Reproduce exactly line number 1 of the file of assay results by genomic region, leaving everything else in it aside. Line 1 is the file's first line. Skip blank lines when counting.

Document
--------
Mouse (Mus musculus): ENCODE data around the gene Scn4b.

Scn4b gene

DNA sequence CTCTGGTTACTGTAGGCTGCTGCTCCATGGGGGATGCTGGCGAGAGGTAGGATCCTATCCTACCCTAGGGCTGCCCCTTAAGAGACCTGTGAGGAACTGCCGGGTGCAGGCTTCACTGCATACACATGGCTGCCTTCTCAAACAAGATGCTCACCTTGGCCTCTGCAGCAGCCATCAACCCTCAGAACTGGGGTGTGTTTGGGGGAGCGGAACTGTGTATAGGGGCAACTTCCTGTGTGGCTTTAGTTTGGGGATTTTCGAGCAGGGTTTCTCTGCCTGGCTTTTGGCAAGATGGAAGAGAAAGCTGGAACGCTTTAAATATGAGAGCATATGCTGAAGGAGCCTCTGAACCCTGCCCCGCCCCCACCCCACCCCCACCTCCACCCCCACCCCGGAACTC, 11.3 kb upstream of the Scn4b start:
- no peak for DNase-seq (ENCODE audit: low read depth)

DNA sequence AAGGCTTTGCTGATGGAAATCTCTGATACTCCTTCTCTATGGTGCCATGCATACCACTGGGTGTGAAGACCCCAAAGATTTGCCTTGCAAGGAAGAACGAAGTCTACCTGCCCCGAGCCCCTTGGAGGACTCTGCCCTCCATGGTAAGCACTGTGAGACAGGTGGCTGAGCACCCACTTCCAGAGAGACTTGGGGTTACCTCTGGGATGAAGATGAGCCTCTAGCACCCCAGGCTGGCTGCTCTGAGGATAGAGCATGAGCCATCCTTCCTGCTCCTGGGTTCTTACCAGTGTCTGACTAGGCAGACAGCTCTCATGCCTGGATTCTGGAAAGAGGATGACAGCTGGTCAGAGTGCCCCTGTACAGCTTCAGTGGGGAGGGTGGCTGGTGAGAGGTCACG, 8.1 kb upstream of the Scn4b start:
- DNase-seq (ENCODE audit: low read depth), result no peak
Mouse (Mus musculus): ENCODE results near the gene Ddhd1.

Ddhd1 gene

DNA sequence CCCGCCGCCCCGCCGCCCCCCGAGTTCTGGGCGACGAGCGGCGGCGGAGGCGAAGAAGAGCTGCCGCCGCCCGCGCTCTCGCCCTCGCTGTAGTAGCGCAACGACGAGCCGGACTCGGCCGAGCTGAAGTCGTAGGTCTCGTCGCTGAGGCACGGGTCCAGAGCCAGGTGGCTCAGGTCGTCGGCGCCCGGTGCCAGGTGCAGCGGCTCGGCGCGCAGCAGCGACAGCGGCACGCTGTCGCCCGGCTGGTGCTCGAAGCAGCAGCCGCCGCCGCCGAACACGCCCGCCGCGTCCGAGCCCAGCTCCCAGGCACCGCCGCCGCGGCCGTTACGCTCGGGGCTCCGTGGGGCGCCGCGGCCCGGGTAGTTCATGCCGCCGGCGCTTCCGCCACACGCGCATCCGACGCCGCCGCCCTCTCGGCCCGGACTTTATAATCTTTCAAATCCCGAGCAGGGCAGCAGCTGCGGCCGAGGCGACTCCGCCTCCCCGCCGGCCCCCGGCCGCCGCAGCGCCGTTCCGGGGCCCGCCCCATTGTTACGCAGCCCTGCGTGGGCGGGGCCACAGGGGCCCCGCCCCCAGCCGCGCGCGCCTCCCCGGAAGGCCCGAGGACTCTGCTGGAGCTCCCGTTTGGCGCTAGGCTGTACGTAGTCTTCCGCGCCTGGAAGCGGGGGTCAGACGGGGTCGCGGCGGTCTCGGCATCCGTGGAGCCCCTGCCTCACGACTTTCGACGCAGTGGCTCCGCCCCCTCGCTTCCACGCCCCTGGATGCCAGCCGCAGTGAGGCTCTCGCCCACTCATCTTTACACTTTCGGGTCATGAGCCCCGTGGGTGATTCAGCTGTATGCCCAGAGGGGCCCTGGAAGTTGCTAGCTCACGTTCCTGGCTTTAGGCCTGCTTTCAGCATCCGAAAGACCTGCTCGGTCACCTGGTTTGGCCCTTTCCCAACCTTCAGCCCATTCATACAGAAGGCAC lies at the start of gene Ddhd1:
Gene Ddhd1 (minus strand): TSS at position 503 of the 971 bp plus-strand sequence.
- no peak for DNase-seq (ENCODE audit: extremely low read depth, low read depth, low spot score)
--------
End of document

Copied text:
Mouse (Mus musculus): ENCODE data around the gene Scn4b.